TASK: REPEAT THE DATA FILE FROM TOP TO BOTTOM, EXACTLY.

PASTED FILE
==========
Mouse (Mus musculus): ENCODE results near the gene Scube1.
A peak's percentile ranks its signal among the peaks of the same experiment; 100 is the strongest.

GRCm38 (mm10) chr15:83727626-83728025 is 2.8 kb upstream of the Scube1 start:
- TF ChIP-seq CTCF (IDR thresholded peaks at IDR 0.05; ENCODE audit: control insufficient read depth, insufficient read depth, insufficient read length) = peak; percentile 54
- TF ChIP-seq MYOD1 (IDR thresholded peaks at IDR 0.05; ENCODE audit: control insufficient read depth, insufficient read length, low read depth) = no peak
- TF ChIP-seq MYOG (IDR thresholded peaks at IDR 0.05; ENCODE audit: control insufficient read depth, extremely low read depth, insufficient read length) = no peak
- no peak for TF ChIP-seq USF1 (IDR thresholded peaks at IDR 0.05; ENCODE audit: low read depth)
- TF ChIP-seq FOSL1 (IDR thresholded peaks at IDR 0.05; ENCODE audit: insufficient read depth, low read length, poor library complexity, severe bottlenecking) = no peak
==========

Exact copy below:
Mouse (Mus musculus): ENCODE results near the gene Scube1.
A peak's percentile ranks its signal among the peaks of the same experiment; 100 is the strongest.

GRCm38 (mm10) chr15:83727626-83728025 is 2.8 kb upstream of the Scube1 start:
- TF ChIP-seq CTCF (IDR thresholded peaks at IDR 0.05; ENCODE audit: control insufficient read depth, insufficient read depth, insufficient read length) = peak; percentile 54
- TF ChIP-seq MYOD1 (IDR thresholded peaks at IDR 0.05; ENCODE audit: control insufficient read depth, insufficient read length, low read depth) = no peak
- TF ChIP-seq MYOG (IDR thresholded peaks at IDR 0.05; ENCODE audit: control insufficient read depth, extremely low read depth, insufficient read length) = no peak
- no peak for TF ChIP-seq USF1 (IDR thresholded peaks at IDR 0.05; ENCODE audit: low read depth)
- TF ChIP-seq FOSL1 (IDR thresholded peaks at IDR 0.05; ENCODE audit: insufficient read depth, low read length, poor library complexity, severe bottlenecking) = no peak